Photojournalism Now: In Conversation is a new video series of interviews produced by journalist Alison Stieven-Taylor, who is the publisher of the widely read blog, Photojournalism Now and a long-time correspondent for L’Oeil de la Photographie.
“The motivation for this series is two-fold,” says Alison. “Followers of my blog have expressed interest in knowing more about the interviews I do with photographers, and video seems a perfect way to achieve this. And in this moment of Covid-19 I am curious to know how the pandemic has affected the way social documentary photographers work.”
Alison, who is based in Australia, says digital technology has made it possible to film in-depth discussions with photographers around the world. Each interview starts with insights into the way these professionals are working now and then segues into discussing specific projects.
The response from photographers has been incredible. “Everyone I have approached has agreed to participate. There is so much amazing work being done particularly in the areas of social change, which is the focus of my own research,” says Alison who is completing her PhD which examines visual journalism and social change in the digital age.
“I think the opportunity to talk about specific projects and issues, and to share the photographer’s inspiration and approach provides the audience with important insights. My hope is that this series prompts viewers to think about the issues that we’re talking about. Getting to know the photographer behind the picture is one way to encourage that engagement.”
Photojournalism Now: In Conversation debutes with Alison’s interview with award-winning visual journalist and activist Robin Hammond. Later this month The Eye of Photography will broadcast the second episode, featuring Pulitzer prize winning visual journalist Renée C. Byer. Photojournalism Now: In Conversation. Every month, a new episode will be featured on Alison’s YouTube channel and, of course, in the newspaper.
“I’m so thrilled to showcase the work of these incredible photographers and hopefully introduce them to new audiences,” says Alison. “In the digital media environment, we as journalists, have the opportunity to publish work and find audiences that we might not have reached in the past. I hope these videos help to spread awareness and bring attention to important stories that need to be told.”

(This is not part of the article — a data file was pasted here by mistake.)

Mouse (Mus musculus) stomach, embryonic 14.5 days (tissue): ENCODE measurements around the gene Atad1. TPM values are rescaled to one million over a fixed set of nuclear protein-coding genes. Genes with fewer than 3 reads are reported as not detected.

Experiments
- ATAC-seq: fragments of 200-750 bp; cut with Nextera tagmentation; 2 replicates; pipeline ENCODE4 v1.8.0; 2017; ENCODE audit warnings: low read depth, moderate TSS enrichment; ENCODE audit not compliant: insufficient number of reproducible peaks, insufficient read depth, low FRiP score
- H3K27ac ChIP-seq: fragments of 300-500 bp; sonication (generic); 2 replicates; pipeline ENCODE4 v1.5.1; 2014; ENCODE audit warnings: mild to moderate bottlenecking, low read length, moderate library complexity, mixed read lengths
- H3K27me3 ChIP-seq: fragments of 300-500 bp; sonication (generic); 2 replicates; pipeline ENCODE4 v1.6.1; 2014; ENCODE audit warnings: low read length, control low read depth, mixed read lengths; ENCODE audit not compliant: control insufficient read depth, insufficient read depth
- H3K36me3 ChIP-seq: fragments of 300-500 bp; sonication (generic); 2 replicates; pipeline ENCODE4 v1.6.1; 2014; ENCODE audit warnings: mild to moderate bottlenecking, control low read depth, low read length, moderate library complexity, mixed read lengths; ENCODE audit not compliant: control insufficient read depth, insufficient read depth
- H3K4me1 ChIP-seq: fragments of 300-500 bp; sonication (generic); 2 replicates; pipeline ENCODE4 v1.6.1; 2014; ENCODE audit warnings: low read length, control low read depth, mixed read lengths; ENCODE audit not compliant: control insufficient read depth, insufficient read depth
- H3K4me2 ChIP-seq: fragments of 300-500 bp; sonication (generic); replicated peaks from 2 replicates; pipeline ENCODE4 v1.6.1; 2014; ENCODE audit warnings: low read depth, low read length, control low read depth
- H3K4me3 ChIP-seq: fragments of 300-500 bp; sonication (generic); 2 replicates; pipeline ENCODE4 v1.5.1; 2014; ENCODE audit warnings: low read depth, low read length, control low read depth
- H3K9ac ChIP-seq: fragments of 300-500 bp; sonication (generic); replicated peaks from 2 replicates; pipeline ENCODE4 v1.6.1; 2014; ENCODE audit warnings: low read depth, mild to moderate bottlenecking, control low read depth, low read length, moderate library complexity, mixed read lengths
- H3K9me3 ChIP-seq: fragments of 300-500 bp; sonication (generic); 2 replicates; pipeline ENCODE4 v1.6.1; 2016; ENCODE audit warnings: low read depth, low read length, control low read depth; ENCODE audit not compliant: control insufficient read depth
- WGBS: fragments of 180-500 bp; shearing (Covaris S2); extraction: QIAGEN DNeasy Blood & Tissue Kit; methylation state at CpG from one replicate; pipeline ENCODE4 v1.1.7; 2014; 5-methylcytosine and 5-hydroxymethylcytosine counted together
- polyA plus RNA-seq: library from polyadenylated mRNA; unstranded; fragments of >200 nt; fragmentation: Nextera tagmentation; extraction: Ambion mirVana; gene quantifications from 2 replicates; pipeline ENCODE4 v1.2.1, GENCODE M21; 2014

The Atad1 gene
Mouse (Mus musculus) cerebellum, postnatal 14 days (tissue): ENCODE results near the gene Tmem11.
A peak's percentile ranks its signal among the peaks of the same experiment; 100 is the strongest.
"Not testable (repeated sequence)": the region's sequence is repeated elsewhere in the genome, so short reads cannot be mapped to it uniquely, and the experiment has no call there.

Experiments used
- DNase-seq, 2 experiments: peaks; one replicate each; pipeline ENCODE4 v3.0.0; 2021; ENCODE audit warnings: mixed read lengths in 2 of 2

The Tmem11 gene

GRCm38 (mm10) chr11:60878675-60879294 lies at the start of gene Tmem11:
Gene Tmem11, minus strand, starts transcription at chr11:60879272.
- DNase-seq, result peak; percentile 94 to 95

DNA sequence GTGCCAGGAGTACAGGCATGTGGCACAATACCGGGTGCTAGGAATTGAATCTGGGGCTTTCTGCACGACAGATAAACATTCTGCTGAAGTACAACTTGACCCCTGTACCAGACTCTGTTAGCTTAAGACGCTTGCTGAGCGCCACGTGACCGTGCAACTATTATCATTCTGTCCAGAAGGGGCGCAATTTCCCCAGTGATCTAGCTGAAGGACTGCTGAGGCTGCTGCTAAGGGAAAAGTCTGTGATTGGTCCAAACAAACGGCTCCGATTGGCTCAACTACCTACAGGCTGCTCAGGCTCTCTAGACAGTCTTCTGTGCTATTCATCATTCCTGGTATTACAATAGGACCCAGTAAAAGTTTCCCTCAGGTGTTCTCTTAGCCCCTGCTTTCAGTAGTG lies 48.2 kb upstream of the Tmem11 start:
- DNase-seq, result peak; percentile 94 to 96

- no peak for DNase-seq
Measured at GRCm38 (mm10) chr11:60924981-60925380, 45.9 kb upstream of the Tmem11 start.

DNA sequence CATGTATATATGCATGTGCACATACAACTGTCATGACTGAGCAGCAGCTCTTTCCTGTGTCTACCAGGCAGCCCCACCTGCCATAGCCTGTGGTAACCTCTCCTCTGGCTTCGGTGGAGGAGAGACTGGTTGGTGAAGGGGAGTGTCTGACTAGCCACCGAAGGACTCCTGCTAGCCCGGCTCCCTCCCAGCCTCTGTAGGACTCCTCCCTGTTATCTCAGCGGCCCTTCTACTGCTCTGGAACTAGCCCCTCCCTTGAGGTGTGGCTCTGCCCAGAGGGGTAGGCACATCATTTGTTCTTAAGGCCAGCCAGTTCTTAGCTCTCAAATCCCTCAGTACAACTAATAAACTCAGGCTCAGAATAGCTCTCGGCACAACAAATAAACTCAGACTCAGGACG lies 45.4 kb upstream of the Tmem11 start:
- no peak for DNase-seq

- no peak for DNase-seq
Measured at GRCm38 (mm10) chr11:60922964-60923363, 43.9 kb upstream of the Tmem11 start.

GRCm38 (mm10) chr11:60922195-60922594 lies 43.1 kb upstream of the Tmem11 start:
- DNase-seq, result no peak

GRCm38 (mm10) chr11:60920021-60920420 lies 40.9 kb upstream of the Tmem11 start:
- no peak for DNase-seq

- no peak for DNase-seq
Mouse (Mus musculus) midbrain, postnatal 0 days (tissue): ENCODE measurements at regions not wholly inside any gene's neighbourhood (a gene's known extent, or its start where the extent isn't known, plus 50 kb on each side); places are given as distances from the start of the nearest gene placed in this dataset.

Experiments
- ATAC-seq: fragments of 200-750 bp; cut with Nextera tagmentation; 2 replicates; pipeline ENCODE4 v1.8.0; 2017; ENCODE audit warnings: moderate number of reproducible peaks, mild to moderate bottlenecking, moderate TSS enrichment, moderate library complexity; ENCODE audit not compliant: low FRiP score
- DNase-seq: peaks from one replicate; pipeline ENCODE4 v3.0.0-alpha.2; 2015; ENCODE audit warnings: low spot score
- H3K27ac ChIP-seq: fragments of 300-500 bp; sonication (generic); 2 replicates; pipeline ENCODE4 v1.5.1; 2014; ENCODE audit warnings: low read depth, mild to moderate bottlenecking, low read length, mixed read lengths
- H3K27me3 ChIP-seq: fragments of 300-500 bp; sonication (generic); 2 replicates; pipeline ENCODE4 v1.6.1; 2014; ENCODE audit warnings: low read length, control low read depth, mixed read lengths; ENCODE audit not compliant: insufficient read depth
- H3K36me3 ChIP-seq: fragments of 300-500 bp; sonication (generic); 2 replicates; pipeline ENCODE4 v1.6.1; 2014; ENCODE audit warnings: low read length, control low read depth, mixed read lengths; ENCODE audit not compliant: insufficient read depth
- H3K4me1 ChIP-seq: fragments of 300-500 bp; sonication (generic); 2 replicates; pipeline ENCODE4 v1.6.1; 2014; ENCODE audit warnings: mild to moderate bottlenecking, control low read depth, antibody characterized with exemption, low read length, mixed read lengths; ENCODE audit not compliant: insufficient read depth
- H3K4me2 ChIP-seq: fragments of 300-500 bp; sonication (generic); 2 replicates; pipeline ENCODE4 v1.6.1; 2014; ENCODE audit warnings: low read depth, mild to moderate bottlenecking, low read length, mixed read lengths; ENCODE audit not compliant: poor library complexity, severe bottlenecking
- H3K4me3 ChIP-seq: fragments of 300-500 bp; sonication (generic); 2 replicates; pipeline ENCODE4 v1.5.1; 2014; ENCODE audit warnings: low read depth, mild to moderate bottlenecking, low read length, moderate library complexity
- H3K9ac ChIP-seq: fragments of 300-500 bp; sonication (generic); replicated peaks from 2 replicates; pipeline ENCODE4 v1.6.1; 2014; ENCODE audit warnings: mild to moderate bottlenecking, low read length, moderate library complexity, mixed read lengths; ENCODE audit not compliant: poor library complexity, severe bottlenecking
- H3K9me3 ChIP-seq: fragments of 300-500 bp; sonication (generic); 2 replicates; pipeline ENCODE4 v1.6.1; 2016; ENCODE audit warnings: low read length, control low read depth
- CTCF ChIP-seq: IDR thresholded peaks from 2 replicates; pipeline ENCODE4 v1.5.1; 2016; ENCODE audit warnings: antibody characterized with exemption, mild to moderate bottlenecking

On Robin Hammond:
Photojournalist Robin Hammond devoted his life covering human rights issues all around the globe. His work received numerous four Amnesty International Humanitarian Reporting Awards, amongst other grants and prizes. In 2011, he won the Carmignac Photojournalism Award for his series on Zimbabwe, bearing witness to the deliquescence of this nation, caused by a social, economic and politic crises that afflicted the country fifteen years ago. “ I drove from South Africa to the border, and within 24 hours I had become one of the first journalists to enter the Marange diamond fields since the 2008 massacres. There I photographed military consortia in the midst of diamond mining, deliberately violating the Kimberley Process. It was one of the most dangerous assignments of my life.”
The conversation between Alison Stieven-Taylor not only covers his works on Zimbabwe but also his project Witness Change. Initiated in 2015, Witness Change is a non-profit organization advocating and broadcasting improvements in the life of people the journalist has met during his reports. It’s “about documenting and recording stories from survivors of seldom-addressed human rights issues” (Interview with TrimTab, 2015). The organization and the photographer himself fought for the genders and equal rights in Africa, depicting the life and difficulties of gay individuals in countries like Nigeria.
He’s a member of Panos Pictures since 2007. He he has worked with various non-governmental organizations and magazines such as National Geographic and Time Magazine.